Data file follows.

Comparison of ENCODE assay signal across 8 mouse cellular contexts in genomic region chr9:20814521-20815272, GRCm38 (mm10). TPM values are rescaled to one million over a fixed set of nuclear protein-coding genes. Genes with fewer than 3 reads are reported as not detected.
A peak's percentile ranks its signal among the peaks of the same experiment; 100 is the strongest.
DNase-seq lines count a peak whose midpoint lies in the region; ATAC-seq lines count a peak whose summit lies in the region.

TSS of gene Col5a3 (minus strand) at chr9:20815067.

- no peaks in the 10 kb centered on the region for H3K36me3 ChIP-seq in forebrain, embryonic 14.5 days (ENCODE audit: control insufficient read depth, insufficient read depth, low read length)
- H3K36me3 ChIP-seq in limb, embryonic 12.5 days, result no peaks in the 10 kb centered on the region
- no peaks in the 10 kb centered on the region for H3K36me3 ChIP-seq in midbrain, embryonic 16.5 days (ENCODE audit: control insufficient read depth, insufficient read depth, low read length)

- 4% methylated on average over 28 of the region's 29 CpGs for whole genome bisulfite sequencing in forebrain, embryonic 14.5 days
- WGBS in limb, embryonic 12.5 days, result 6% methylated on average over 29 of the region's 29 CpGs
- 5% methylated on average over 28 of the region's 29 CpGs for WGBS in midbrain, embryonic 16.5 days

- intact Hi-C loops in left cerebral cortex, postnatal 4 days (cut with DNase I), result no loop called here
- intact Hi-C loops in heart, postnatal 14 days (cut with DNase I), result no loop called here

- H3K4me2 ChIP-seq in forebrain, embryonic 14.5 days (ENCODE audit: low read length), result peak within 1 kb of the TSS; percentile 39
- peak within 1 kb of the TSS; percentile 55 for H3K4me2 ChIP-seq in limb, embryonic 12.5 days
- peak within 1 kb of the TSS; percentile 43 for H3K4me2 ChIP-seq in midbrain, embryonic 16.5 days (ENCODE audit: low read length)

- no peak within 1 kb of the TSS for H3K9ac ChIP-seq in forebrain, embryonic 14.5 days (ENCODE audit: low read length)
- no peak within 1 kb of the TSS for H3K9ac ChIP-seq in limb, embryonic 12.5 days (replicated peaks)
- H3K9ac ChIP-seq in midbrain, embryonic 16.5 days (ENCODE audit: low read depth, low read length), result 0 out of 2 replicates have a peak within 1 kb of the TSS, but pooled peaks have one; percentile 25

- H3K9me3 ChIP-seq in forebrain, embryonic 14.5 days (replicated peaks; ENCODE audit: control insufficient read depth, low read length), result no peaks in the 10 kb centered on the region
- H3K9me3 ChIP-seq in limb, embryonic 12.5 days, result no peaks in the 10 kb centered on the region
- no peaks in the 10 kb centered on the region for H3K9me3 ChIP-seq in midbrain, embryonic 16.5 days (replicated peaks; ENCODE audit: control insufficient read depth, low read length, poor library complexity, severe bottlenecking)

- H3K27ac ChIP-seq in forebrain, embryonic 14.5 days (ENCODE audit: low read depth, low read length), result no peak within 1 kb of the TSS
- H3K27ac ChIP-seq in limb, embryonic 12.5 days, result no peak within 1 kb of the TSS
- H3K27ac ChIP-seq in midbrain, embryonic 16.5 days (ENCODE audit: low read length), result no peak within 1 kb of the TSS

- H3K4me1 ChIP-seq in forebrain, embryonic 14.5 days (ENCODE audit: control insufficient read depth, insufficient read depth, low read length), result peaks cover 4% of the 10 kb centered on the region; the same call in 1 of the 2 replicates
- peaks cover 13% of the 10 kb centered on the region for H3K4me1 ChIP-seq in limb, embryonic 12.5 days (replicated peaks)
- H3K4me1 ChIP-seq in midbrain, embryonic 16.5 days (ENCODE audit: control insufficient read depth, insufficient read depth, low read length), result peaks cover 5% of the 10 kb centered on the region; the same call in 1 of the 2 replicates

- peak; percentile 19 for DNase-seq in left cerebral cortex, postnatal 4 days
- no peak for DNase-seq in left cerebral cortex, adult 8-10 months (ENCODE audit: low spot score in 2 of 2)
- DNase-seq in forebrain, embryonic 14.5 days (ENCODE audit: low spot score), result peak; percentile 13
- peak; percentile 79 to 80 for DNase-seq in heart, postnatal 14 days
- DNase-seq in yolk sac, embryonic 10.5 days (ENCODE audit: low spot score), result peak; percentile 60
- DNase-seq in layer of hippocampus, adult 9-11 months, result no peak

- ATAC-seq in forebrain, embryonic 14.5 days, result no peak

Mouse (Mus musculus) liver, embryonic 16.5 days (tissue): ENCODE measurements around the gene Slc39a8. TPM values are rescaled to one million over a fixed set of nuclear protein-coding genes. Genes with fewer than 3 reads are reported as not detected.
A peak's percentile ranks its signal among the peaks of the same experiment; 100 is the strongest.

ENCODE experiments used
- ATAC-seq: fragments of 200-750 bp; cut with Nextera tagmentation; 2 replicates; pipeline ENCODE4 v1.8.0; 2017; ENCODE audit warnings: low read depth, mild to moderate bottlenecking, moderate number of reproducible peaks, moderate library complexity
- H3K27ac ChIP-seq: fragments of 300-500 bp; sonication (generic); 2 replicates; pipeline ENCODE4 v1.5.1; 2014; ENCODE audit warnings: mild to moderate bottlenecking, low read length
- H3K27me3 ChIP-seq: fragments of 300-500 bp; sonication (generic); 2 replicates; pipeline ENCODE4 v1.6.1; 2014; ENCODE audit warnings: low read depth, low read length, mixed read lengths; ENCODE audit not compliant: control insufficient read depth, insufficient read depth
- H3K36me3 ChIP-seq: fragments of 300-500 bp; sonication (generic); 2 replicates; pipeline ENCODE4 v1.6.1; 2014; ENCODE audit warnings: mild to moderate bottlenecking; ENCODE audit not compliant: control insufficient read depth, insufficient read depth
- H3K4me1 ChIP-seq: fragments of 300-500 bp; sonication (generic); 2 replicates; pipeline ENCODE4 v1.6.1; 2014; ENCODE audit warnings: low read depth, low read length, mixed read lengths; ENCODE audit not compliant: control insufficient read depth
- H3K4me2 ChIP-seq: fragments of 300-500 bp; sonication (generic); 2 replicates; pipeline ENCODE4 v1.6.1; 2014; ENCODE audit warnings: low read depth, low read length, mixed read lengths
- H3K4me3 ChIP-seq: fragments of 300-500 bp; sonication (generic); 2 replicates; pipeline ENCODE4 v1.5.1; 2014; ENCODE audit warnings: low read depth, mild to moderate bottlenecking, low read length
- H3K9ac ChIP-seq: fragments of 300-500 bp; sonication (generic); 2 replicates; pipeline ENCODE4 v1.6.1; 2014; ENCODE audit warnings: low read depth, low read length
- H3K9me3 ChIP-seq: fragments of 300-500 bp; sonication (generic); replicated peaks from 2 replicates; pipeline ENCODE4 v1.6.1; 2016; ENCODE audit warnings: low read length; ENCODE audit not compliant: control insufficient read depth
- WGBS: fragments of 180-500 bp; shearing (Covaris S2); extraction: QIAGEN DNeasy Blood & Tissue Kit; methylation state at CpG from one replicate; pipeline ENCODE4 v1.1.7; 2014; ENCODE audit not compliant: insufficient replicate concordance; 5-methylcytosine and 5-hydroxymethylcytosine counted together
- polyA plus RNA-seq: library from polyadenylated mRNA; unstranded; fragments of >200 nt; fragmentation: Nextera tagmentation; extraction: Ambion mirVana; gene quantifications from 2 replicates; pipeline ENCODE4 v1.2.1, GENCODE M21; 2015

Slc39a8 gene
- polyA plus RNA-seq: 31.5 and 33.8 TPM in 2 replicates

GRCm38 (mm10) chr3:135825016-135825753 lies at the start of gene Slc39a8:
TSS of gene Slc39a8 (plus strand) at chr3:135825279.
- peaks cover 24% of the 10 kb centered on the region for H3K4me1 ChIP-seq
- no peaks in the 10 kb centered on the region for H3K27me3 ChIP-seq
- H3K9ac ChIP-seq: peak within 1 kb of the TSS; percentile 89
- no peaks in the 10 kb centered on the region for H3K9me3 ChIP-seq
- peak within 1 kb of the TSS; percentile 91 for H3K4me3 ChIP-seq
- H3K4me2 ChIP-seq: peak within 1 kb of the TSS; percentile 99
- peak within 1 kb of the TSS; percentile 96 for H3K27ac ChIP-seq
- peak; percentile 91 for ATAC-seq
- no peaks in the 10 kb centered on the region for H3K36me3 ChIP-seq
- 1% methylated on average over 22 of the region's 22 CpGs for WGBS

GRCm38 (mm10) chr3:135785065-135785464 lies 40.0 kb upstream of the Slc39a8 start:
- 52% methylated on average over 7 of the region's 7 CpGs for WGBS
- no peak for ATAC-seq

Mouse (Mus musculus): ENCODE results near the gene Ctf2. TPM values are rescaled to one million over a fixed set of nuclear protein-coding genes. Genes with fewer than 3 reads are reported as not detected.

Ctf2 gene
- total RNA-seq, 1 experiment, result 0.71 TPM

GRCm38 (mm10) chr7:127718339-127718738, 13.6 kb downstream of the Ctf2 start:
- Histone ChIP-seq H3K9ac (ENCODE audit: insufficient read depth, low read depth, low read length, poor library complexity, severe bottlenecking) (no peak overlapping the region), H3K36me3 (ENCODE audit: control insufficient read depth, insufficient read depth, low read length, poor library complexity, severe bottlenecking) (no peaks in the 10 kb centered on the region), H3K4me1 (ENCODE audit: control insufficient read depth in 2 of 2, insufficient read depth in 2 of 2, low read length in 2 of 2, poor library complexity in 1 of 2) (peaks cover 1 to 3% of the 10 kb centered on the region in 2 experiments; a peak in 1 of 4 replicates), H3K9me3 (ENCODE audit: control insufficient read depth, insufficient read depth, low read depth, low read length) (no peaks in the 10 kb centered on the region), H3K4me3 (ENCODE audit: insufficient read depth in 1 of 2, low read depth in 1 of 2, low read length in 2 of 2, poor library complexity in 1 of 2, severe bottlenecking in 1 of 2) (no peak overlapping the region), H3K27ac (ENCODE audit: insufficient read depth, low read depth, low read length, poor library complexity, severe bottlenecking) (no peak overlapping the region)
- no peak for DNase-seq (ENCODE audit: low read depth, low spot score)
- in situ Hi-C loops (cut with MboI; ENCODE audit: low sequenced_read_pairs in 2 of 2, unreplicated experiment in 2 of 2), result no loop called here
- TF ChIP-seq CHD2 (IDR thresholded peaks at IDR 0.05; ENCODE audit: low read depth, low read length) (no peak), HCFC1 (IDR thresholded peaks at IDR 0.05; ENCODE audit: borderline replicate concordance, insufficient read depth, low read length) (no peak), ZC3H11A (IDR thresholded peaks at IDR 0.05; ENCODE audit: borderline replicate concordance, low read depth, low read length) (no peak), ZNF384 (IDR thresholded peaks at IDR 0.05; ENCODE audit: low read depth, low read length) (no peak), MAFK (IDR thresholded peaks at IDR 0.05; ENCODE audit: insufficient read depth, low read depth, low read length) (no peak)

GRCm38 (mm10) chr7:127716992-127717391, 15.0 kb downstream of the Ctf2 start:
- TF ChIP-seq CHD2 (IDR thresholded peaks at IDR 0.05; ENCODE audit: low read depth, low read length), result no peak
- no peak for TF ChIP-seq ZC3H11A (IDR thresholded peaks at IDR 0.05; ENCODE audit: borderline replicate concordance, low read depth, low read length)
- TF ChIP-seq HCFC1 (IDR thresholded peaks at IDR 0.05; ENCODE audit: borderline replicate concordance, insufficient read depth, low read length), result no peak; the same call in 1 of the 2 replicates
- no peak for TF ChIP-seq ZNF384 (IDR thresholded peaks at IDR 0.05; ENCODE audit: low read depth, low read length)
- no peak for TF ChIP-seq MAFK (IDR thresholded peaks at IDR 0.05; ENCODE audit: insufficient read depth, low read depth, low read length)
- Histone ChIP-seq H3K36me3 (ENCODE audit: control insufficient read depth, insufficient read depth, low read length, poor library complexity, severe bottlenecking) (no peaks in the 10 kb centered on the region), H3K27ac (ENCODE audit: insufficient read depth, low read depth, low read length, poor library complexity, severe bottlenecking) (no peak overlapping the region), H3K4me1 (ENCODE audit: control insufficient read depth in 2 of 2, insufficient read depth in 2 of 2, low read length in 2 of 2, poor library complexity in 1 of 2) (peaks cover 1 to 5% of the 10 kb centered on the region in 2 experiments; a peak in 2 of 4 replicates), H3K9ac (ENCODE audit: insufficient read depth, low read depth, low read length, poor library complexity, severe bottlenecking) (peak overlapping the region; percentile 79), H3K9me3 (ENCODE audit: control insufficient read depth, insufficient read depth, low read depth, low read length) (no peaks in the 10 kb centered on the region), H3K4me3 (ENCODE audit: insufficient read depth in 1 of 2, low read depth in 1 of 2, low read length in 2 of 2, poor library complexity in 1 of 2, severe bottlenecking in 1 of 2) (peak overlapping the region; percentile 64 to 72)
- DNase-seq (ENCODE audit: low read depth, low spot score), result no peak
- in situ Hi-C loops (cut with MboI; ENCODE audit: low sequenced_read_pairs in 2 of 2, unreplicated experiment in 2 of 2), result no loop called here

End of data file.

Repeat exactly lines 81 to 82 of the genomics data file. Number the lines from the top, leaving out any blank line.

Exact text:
- DNase-seq (ENCODE audit: low read depth, low spot score), result no peak
- in situ Hi-C loops (cut with MboI; ENCODE audit: low sequenced_read_pairs in 2 of 2, unreplicated experiment in 2 of 2), result no loop called here